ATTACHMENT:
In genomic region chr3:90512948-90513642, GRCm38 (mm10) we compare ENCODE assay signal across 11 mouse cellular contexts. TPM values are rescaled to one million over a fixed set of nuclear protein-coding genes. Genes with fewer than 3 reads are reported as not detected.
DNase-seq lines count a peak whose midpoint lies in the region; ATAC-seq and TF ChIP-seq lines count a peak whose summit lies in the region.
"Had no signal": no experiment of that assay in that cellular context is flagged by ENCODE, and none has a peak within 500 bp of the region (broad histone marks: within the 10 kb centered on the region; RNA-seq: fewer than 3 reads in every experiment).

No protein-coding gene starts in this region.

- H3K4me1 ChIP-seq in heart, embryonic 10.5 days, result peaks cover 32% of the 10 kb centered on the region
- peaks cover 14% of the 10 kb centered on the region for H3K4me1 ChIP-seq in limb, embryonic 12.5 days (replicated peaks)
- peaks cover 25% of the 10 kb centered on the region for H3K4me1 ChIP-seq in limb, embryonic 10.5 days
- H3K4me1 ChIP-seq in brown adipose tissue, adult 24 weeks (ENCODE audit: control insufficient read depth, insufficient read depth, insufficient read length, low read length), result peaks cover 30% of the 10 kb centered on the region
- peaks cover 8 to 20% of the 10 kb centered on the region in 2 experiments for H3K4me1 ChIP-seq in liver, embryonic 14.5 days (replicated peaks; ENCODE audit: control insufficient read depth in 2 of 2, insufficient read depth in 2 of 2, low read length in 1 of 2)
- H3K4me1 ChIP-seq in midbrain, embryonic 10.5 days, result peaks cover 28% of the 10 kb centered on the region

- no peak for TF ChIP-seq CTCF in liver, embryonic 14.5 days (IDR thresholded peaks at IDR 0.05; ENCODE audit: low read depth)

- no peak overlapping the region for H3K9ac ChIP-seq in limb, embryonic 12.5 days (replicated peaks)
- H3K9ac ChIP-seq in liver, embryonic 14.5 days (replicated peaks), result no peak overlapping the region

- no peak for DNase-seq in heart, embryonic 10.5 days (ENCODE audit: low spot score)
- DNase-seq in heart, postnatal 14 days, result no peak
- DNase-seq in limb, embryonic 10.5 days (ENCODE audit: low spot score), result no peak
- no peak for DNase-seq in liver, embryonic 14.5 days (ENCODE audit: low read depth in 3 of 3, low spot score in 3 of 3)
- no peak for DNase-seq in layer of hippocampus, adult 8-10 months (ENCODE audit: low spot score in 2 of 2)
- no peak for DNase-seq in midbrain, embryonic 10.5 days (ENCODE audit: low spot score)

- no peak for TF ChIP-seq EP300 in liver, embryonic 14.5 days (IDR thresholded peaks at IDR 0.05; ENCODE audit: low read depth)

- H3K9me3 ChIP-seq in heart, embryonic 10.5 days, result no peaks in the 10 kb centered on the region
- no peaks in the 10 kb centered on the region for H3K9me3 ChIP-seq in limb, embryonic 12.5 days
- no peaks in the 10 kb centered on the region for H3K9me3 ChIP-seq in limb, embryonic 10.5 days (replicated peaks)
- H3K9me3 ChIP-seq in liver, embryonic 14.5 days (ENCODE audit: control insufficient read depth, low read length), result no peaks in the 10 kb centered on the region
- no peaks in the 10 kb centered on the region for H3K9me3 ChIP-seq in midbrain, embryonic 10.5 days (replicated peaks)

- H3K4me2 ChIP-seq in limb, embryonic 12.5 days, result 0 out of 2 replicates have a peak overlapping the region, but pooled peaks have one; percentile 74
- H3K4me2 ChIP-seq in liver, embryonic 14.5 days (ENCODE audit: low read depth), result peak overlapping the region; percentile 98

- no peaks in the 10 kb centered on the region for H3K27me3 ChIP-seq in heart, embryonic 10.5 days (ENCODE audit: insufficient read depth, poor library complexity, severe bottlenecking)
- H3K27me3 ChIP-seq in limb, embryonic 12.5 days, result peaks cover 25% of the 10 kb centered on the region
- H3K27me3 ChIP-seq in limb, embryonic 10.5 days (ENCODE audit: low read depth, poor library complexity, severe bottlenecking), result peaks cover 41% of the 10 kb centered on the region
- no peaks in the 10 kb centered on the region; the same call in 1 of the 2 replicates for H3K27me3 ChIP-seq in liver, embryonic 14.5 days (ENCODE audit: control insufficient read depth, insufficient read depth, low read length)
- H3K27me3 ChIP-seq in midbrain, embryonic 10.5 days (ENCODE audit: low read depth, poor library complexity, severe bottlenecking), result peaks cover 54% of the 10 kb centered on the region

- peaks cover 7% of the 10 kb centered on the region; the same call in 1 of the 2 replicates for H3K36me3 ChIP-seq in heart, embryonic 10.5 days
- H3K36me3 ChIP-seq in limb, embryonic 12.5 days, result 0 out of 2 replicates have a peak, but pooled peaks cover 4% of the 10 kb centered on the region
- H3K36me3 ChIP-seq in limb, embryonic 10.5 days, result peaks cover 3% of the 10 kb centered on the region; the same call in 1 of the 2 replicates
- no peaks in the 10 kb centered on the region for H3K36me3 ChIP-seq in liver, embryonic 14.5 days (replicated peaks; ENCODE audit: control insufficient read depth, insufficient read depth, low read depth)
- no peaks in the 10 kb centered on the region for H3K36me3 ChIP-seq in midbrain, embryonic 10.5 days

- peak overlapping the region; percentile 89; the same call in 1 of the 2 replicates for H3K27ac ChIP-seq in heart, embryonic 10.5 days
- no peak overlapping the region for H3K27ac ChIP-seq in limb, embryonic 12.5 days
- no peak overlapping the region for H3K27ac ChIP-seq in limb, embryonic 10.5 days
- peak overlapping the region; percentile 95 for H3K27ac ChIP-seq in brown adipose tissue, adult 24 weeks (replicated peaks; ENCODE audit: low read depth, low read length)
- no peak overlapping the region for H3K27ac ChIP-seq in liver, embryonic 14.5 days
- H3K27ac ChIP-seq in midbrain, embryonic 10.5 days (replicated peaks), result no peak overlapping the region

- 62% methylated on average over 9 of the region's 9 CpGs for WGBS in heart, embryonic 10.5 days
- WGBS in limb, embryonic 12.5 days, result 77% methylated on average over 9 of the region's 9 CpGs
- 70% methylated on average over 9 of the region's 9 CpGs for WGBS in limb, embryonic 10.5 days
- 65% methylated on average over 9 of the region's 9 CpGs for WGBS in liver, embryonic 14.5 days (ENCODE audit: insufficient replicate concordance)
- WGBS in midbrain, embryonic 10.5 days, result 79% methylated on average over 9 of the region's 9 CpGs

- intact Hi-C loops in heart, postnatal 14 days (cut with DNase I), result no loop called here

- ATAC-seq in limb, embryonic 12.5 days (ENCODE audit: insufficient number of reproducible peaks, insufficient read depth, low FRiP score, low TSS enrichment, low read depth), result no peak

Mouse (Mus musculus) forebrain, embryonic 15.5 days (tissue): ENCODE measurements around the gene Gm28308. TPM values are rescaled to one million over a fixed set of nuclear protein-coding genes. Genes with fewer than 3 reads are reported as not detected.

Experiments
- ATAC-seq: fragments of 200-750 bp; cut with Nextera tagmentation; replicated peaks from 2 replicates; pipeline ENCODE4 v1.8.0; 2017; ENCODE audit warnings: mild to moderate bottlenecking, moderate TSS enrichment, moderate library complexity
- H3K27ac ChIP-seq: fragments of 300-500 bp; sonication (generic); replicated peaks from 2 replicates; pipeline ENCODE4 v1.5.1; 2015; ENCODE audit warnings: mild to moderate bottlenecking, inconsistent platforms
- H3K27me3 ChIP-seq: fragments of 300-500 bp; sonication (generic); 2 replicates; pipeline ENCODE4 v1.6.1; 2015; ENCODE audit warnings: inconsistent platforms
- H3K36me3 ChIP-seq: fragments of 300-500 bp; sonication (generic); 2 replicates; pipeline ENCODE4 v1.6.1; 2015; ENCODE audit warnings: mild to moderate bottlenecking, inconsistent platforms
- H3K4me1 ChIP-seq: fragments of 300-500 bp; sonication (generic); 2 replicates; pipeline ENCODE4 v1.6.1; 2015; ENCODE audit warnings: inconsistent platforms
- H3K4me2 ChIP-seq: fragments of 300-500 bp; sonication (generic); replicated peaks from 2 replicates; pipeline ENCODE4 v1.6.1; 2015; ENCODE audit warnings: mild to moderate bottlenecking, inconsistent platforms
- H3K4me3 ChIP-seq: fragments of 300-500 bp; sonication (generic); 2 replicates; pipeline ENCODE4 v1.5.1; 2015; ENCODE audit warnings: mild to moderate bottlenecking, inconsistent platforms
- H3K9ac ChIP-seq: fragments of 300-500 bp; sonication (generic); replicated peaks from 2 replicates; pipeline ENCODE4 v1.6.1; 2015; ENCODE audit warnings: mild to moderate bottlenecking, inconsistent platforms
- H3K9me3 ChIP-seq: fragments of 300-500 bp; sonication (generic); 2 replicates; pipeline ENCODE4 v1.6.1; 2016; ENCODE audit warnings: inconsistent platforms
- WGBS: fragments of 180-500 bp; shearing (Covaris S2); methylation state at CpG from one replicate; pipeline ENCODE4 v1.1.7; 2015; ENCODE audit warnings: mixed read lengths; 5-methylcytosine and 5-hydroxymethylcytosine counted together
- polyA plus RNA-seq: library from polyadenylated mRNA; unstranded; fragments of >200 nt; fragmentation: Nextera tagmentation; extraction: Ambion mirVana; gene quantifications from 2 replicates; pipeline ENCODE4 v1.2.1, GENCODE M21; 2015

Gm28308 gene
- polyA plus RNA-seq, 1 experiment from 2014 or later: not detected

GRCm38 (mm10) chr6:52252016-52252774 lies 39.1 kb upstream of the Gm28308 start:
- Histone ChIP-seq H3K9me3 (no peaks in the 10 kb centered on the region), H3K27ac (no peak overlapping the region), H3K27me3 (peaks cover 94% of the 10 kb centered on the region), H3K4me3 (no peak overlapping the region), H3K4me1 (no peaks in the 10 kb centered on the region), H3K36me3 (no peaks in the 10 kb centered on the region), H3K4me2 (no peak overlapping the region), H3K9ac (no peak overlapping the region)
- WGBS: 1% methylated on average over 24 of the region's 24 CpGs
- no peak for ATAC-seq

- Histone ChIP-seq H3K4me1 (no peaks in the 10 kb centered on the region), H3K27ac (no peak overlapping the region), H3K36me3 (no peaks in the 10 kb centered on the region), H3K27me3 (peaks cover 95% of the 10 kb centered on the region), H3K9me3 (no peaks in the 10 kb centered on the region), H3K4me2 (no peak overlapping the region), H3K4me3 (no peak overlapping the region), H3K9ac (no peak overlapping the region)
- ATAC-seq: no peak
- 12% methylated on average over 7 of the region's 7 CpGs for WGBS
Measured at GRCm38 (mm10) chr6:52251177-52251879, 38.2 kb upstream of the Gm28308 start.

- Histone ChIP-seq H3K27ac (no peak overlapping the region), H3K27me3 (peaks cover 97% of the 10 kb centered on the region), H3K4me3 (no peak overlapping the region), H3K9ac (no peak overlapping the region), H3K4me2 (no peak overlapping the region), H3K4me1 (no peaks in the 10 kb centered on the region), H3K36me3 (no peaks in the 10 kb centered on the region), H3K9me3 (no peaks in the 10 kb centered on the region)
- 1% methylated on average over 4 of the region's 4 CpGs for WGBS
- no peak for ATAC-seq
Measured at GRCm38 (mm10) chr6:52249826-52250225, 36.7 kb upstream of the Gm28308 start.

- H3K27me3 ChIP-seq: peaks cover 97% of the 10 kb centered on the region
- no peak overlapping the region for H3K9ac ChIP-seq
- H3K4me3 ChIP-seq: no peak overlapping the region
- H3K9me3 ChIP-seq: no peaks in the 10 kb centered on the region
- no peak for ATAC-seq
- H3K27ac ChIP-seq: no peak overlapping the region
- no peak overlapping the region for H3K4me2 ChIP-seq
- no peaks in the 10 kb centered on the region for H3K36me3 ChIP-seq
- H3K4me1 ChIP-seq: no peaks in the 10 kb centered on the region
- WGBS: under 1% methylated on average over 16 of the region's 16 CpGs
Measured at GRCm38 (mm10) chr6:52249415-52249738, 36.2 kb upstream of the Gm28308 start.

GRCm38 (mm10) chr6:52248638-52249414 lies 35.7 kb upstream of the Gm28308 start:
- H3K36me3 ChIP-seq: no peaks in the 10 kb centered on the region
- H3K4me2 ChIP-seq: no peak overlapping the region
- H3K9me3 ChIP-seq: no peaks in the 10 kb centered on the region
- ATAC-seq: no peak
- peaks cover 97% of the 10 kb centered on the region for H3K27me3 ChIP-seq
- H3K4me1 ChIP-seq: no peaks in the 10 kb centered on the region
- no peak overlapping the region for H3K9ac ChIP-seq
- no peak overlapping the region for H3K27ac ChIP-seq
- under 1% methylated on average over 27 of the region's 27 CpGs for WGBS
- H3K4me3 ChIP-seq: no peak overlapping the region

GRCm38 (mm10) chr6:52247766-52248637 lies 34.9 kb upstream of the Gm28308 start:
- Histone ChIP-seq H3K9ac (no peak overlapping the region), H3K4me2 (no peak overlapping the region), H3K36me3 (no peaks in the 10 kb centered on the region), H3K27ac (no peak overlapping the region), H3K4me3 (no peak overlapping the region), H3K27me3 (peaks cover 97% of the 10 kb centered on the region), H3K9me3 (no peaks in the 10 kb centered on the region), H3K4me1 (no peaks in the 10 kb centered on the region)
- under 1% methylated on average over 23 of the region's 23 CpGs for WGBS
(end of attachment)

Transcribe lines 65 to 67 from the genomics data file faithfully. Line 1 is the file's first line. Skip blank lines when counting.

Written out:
- polyA plus RNA-seq, 1 experiment from 2014 or later: not detected

GRCm38 (mm10) chr6:52252016-52252774 lies 39.1 kb upstream of the Gm28308 start:
- Histone ChIP-seq H3K9me3 (no peaks in the 10 kb centered on the region), H3K27ac (no peak overlapping the region), H3K27me3 (peaks cover 94% of the 10 kb centered on the region), H3K4me3 (no peak overlapping the region), H3K4me1 (no peaks in the 10 kb centered on the region), H3K36me3 (no peaks in the 10 kb centered on the region), H3K4me2 (no peak overlapping the region), H3K9ac (no peak overlapping the region)